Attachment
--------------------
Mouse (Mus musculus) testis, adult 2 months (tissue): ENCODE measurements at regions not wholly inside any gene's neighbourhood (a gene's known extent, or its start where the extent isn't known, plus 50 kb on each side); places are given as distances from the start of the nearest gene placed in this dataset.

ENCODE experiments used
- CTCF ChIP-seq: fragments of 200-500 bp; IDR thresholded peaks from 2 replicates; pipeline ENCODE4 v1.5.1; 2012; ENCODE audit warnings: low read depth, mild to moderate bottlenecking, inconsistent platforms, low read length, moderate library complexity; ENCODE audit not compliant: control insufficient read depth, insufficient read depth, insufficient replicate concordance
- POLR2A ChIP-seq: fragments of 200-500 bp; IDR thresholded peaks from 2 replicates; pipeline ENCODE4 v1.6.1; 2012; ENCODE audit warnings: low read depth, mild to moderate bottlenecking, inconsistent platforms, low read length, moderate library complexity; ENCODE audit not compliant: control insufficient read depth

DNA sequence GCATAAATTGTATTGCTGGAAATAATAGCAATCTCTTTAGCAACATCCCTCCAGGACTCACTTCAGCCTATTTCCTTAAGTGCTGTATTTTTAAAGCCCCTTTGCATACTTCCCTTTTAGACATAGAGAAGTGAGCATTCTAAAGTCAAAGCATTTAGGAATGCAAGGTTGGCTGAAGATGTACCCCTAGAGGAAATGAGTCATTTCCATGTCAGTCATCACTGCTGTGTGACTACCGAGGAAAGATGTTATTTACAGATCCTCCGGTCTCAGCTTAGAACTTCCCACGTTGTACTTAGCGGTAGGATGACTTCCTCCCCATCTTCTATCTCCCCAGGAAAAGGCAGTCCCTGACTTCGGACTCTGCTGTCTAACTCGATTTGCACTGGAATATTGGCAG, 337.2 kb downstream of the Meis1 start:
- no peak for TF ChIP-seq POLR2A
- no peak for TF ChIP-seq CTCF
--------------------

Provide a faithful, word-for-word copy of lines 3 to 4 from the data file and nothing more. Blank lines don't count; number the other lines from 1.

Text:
- CTCF ChIP-seq: fragments of 200-500 bp; IDR thresholded peaks from 2 replicates; pipeline ENCODE4 v1.5.1; 2012; ENCODE audit warnings: low read depth, mild to moderate bottlenecking, inconsistent platforms, low read length, moderate library complexity; ENCODE audit not compliant: control insufficient read depth, insufficient read depth, insufficient replicate concordance
- POLR2A ChIP-seq: fragments of 200-500 bp; IDR thresholded peaks from 2 replicates; pipeline ENCODE4 v1.6.1; 2012; ENCODE audit warnings: low read depth, mild to moderate bottlenecking, inconsistent platforms, low read length, moderate library complexity; ENCODE audit not compliant: control insufficient read depth